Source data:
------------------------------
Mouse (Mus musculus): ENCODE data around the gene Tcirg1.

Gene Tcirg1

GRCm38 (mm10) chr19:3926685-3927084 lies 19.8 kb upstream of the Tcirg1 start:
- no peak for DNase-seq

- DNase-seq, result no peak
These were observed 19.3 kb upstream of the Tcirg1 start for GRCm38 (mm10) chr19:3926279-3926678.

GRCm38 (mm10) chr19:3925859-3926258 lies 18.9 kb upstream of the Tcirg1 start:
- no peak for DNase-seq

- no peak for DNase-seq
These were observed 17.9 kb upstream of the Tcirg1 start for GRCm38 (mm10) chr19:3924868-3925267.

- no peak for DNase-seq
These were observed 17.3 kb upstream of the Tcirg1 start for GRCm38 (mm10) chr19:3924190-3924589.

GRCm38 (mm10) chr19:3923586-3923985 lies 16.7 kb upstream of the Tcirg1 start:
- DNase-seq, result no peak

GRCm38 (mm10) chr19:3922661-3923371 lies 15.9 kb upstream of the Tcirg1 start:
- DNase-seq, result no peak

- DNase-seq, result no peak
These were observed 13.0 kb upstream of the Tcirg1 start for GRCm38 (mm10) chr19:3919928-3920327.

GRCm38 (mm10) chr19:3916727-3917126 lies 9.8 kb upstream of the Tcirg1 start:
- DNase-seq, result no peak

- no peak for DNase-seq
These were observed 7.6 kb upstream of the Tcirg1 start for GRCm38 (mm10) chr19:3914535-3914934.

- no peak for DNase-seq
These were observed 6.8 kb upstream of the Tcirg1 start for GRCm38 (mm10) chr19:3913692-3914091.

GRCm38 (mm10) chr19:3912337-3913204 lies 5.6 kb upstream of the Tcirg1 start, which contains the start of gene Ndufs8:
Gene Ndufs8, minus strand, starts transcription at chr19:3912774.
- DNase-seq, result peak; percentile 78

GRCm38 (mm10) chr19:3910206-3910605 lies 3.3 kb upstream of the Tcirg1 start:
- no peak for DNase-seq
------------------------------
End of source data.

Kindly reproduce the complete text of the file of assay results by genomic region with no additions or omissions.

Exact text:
Mouse (Mus musculus): ENCODE data around the gene Tcirg1.

Gene Tcirg1

GRCm38 (mm10) chr19:3926685-3927084 lies 19.8 kb upstream of the Tcirg1 start:
- no peak for DNase-seq

- DNase-seq, result no peak
These were observed 19.3 kb upstream of the Tcirg1 start for GRCm38 (mm10) chr19:3926279-3926678.

GRCm38 (mm10) chr19:3925859-3926258 lies 18.9 kb upstream of the Tcirg1 start:
- no peak for DNase-seq

- no peak for DNase-seq
These were observed 17.9 kb upstream of the Tcirg1 start for GRCm38 (mm10) chr19:3924868-3925267.

- no peak for DNase-seq
These were observed 17.3 kb upstream of the Tcirg1 start for GRCm38 (mm10) chr19:3924190-3924589.

GRCm38 (mm10) chr19:3923586-3923985 lies 16.7 kb upstream of the Tcirg1 start:
- DNase-seq, result no peak

GRCm38 (mm10) chr19:3922661-3923371 lies 15.9 kb upstream of the Tcirg1 start:
- DNase-seq, result no peak

- DNase-seq, result no peak
These were observed 13.0 kb upstream of the Tcirg1 start for GRCm38 (mm10) chr19:3919928-3920327.

GRCm38 (mm10) chr19:3916727-3917126 lies 9.8 kb upstream of the Tcirg1 start:
- DNase-seq, result no peak

- no peak for DNase-seq
These were observed 7.6 kb upstream of the Tcirg1 start for GRCm38 (mm10) chr19:3914535-3914934.

- no peak for DNase-seq
These were observed 6.8 kb upstream of the Tcirg1 start for GRCm38 (mm10) chr19:3913692-3914091.

GRCm38 (mm10) chr19:3912337-3913204 lies 5.6 kb upstream of the Tcirg1 start, which contains the start of gene Ndufs8:
Gene Ndufs8, minus strand, starts transcription at chr19:3912774.
- DNase-seq, result peak; percentile 78

GRCm38 (mm10) chr19:3910206-3910605 lies 3.3 kb upstream of the Tcirg1 start:
- no peak for DNase-seq